“My husband Tom and I live near my Dad and my sister-in-law, Sarah. My sister Nancy and her husband Bob live down South, about a six hour drive away. In the past, Nancy and Bob drove up North on Christmas to be with the rest of our family, When our Mom died, and Nancy decided that Tom and I should drive Dad down to their house, and we did, but it was a very long trip for dad, who is starting to have health problems and he didn’t want to do it again. The year after that, we met halfway at a hotel, but that didn’t work too well, either. This year my sister-in-law, Sarah invited everyone, including Nancy and Bob, to her holiday dinner, but when I suggested this to Nancy, she got angry and upset and said that dinner with Sarah’s family wasn’t her idea of OUR family having the holiday together, and that she wasn’t going to drive that distance just to spend her holiday with people who weren’t even her family. I would make dinner for Nancy and Bob and my dad, but my husband says this will be dissing his family since we’ve already been invited to Sarah’s house. The situation puts me in an intolerable position with my husband and his family as well as with my family. To me, the holidays are about getting families together. Why can’t Nancy just accept Sarah’s invitation so I can have peace and we all have a place to go and understand that this keeps peace in my house with my husband and his family? I’m being pressured by everyone and I can’t please all of them. I’m beginning to dread next year. Is there any way to put happiness back into the holiday?”
Alison: The Advice Sisters answered this in a classic double-take over a decade ago, but I’m updating it here in one “take.” It really depends upon how you view the holidays, and your family, to figure this one out. The bottom line, from my “take” was that some families like coming together as a group so much that they blend easily, but most couples aren’t that easy-going about blending families. The tug of war over whose home to visit, and when, and how, causes a lot of tension in relationships. If the families live near one another, it’s sometimes possible to juggle times and please everyone — breakfast with one, dinner with another, but if they are spread out across the country, it isn’t possible to satisfy everyone, all the time.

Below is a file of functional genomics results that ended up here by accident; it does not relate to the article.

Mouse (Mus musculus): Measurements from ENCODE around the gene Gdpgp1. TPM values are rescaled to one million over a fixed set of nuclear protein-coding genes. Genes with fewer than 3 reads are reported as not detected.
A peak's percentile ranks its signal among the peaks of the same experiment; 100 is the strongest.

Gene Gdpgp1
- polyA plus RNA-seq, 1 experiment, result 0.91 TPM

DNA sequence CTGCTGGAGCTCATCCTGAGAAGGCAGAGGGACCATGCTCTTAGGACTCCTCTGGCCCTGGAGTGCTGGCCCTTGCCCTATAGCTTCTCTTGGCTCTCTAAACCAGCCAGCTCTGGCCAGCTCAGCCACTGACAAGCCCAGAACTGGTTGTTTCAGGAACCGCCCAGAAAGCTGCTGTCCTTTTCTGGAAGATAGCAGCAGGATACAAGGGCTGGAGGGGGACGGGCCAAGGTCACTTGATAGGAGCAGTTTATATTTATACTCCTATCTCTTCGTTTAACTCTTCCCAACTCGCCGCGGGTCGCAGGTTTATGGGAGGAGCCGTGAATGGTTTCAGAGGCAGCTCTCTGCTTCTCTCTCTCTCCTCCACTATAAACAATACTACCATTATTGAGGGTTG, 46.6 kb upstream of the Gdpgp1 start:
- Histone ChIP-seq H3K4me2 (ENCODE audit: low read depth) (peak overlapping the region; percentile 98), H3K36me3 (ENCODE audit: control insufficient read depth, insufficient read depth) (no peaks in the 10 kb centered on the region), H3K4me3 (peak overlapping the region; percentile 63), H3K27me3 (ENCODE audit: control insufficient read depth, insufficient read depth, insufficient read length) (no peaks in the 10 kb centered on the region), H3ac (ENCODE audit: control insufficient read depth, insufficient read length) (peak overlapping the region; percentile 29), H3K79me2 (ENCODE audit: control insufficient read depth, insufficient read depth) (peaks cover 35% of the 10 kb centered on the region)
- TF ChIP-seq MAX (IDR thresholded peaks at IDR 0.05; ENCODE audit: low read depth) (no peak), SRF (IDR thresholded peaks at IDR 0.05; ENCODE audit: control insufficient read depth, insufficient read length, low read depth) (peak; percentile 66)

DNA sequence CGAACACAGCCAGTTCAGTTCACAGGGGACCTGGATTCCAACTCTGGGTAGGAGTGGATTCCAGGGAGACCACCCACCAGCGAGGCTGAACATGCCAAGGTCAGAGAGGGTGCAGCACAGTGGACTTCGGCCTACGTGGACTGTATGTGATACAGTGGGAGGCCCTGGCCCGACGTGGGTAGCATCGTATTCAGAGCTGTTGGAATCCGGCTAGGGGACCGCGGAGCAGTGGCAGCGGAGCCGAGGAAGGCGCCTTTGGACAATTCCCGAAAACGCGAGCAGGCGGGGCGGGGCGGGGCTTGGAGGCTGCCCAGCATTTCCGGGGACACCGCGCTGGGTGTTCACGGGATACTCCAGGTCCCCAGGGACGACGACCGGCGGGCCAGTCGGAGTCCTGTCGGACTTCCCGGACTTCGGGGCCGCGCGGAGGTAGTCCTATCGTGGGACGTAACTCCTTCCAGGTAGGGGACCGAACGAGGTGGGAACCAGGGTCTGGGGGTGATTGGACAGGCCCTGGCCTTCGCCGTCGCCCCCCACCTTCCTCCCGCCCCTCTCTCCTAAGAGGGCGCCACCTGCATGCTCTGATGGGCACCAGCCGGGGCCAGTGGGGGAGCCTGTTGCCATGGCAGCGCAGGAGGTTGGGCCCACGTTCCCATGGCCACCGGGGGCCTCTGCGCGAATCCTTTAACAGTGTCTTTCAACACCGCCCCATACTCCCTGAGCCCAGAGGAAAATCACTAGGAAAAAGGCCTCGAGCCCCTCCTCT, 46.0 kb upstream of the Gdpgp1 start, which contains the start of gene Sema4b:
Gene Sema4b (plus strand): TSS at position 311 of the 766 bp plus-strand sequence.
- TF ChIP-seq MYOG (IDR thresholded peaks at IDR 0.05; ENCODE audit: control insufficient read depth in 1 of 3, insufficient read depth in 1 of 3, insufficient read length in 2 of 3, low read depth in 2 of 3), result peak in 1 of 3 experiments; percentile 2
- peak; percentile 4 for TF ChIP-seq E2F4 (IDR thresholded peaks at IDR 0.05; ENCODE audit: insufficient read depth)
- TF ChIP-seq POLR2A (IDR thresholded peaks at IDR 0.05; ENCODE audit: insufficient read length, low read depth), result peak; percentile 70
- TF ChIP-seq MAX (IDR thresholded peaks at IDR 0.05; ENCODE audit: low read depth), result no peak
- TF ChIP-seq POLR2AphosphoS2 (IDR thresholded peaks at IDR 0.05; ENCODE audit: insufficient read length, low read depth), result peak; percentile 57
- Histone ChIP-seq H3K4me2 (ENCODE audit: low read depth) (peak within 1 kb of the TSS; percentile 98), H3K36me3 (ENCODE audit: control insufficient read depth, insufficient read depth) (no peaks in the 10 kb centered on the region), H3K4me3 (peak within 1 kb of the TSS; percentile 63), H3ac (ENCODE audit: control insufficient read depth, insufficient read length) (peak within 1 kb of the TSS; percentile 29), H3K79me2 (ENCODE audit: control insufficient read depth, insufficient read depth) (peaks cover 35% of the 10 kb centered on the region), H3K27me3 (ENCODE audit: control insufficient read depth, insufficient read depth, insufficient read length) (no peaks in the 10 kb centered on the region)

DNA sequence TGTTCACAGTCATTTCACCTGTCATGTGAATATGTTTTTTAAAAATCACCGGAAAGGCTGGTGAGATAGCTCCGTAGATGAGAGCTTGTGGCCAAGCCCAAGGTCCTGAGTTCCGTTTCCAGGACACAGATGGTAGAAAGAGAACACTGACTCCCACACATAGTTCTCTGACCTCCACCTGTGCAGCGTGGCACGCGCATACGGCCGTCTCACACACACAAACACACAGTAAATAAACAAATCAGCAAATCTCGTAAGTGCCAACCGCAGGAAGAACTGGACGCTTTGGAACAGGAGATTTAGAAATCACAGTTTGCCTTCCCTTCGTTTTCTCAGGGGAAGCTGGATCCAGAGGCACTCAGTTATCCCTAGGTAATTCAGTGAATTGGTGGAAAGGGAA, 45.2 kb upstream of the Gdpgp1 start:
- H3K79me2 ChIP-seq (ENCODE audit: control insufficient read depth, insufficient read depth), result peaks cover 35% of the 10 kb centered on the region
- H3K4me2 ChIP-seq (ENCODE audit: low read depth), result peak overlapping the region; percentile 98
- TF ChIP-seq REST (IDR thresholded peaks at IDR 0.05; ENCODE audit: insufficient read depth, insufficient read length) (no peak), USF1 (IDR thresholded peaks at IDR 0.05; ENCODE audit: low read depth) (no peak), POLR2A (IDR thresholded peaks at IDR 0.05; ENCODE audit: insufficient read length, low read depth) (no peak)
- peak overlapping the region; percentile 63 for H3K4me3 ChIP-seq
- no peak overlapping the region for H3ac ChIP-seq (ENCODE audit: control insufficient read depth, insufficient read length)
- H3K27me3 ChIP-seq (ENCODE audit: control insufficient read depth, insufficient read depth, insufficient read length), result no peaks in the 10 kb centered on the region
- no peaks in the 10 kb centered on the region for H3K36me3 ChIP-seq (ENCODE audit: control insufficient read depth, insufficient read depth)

In my opinion, respect, consideration, and compromise are the solutions to the problem. So let’s consider Janelle’s sister Nancy’s issues, first.
Nancy is the one who has done most of the traveling, most of the time. That means Nancy and her husband are the ones who generally have to endure the stressful, expensive, and exhausting holiday travel. But if her father can’t or won’t travel on the holidays that’s the limiting factor as long as he is alive, if Nancy wants to see him and the rest of her family. Perhaps it’s unfair, but that’s how the dice fall. So if Nancy feels that her family gatherings are important, she’lll have to decide if being with him and the rest of the family is worth the long trip once a year.
As to Janelle’s issues, her sister isn’t obligated to like her in-laws or to socialize with them, but it isn’t reasonable for Nancy to insist that Janelle exclude them from any holiday dinner Janelle might ever have, thereby insulting and alienating Janelle’s husband. Perhaps Nancy doesn’t have the same relationship or pressure from her in-laws, but her wish to keep the family holidays just as they were when Nancy and Janelle were just little girls doesn’t mean that it’s manageable. Things change. But that said, it is clear that Nancy isn’t too keen to travel six or more hours coming and going to have dinner with a bunch of people she doesn’t care for even if that means she helps her sister out of a sticky situation.
As long as each person feels “put upon” there will be no win/win in this situation. The first issue is “Dad.” While it might seem unkind to leave him at home, perhaps the best way to handle the situation in the short term is for Janelle and Tom to enjoy Christmas Eve dinner with Dad at home, and then travel down South to visit with Nancy next year, but have Nancy and her husband come up the year after. Should Janelle decided to include others at her holiday table, Nancy is not to complain or the deal is off. When you are the host, you are within your rights to invite anyone you want. Janelle’s sister has no business dictating whom she can and can’t invite to her own holiday gathering!
This is a compromise, not the “Norman Rockwell” Christmas that Nancy covets, but if there is no way to totally please the people involved. perhaps it’s just time to make new holiday traditions with those who are nearby, and send holiday greetings from afar.
What do you think of this advice? Have you been in a similar situation? Share your thoughts, below!